Poorer households are twice as likely as high-income households to increase their debt during the coronavirus pandemic, laying bare “Britain’s wealth gaps”, a report said.
Lower income households are 50 per cent more likely to be saving less than usual, even though “those most at risk in the crisis have the weakest private savings safety net to fall back on,” according to think tank the Resolution Foundation.
It found that a typical worker in a shut-down sector of the economy – and therefore most at risk of unemployment – had average savings of just £1,900, far less than the average savings (£4,700) of someone who has been able to work from home during the crisis.
Twenty-four per cent of poorer workers are worried about making ends meet if they lost those their jobs for a month, compared to 17 per cent among those working from home.
Virus exposes UK ‘wealth gaps’
Lower-income households are far more likely to run down their savings and turn to high-interest debt, said the survey called Rainy Days.
The report said: “These very different experiences of this crisis reflect both how focused its negative effects have been on lower-income families, and the big wealth gaps across Britain before the crisis struck.”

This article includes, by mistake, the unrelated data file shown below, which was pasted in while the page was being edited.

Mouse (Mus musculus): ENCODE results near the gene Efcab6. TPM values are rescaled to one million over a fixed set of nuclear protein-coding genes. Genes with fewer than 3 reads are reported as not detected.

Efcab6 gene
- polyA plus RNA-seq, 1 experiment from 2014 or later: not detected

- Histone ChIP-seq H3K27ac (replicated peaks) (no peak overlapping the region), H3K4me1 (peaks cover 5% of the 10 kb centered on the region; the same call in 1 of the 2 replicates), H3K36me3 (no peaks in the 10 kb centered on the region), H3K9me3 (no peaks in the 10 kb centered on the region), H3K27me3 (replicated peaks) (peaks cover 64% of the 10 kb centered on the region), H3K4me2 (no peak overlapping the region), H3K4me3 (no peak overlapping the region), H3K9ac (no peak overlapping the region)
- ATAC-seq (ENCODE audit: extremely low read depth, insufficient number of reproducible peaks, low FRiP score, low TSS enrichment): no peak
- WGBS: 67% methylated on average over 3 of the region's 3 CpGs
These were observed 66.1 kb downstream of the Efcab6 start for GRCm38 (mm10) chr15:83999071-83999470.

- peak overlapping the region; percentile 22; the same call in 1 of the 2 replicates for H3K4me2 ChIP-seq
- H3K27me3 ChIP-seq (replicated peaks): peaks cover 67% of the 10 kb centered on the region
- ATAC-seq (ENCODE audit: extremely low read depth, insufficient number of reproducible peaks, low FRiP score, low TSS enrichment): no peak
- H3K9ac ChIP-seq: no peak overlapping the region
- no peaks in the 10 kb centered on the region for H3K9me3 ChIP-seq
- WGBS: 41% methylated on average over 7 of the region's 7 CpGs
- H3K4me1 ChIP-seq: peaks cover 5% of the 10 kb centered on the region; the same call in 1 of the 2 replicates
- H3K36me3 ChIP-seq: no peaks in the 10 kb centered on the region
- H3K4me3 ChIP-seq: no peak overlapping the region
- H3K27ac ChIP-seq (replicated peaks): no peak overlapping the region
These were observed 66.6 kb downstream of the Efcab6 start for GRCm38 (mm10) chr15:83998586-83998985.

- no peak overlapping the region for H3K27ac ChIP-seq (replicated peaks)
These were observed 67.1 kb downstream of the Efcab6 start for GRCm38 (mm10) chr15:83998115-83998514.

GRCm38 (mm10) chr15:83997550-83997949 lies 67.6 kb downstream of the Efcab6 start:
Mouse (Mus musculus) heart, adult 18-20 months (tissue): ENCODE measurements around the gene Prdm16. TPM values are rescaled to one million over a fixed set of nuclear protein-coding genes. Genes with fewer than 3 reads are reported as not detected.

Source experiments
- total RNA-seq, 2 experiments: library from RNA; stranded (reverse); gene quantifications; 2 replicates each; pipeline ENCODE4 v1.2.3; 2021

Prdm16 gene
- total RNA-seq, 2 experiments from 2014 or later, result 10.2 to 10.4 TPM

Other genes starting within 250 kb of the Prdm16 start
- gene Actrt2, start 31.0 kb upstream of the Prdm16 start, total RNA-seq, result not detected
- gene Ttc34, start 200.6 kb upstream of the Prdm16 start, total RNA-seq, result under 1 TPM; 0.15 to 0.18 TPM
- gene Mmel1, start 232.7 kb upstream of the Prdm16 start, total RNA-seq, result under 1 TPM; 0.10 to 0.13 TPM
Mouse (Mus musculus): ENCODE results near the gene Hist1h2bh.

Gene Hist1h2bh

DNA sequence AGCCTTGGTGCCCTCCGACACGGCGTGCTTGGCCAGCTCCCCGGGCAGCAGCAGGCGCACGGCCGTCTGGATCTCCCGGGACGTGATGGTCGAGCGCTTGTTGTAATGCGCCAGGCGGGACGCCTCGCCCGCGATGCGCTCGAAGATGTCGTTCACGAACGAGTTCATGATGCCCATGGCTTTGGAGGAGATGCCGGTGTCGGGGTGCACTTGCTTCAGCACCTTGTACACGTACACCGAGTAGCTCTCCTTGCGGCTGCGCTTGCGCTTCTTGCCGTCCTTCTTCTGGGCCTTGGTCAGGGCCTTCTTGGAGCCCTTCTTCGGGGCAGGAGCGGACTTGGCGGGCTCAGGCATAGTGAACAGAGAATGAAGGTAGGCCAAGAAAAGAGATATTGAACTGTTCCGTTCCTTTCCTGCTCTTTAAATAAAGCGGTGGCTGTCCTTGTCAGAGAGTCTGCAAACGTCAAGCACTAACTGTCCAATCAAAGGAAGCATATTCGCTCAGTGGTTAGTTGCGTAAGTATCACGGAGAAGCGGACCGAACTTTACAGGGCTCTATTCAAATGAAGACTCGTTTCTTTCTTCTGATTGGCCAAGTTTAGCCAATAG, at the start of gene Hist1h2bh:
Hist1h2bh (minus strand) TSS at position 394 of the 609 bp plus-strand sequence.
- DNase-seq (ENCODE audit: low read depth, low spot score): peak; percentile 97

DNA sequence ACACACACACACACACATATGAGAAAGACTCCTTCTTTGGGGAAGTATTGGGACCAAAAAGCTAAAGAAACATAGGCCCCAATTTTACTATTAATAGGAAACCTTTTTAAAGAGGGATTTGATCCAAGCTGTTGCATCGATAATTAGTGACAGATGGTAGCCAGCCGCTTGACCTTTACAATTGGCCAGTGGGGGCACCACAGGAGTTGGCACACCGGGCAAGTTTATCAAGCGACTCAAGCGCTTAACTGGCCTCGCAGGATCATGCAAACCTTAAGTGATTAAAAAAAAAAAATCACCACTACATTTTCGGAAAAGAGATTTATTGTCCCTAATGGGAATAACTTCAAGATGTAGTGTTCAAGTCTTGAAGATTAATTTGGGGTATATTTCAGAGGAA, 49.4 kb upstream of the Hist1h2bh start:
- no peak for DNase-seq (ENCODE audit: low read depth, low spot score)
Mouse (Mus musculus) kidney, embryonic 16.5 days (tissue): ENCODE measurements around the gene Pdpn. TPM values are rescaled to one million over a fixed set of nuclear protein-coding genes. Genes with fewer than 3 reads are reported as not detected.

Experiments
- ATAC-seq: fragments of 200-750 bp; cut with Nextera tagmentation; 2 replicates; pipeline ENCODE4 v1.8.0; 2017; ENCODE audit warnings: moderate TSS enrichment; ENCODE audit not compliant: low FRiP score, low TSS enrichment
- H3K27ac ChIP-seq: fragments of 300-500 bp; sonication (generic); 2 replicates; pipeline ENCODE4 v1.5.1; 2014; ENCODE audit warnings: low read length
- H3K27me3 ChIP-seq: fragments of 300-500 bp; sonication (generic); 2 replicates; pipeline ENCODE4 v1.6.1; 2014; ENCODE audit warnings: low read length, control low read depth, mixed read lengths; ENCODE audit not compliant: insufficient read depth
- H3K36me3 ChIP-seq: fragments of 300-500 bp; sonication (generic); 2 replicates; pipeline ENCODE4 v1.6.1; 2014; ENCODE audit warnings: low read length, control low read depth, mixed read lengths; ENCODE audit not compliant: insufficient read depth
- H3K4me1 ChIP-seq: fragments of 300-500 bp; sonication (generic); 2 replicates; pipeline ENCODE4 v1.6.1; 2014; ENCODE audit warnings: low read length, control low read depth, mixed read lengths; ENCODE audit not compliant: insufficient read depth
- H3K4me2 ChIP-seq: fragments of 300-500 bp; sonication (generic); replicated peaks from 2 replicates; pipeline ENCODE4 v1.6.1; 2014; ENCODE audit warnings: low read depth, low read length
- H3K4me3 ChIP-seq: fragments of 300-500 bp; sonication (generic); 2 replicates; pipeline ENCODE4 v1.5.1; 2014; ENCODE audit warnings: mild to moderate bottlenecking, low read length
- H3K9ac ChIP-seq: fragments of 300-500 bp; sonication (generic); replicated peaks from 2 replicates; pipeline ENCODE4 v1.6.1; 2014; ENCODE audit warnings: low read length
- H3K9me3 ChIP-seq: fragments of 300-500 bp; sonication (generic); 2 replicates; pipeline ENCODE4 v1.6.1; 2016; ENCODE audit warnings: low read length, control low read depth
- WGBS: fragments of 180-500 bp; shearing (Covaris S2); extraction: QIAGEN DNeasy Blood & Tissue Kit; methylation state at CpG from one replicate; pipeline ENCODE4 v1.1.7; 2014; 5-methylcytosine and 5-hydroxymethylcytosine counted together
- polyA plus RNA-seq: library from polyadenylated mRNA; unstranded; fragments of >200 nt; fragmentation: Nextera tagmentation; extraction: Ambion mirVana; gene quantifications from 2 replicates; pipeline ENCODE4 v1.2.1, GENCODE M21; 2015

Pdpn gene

The report shows that the wealth gap between the richest and poorest tenth of households grew by more than £370,000, in real terms, between 2006 to 2018 to hit £1.4m. Wealth gaps across the country have also grown, with London and the South East accounting for 38 per cent of all wealth in 2016-18, up from 32 per cent in 2006-08.
The Foundation adds that while wealth inequality has not increased in recent years, it remains almost twice as high as income inequality.
Resolution Foundation economist George Bangham said: “Pre-coronavirus Britain was marked by soaring wealth and damaging wealth gaps between households. These wealth divides have been exposed by the crisis.”
He added: “While higher-income households have built up their savings, many lower-income households have run theirs down and had to turn to high-interest credit.”
Last year, another think tank, the Institute for Fiscal Studies, found widening inequalities in pay, debt levels, health and opportunities in Britain are undermining trust in democracy.
It warned of runaway incomes for high earners but rises in “deaths of despair”, such as from addiction and suicide, among the poorest.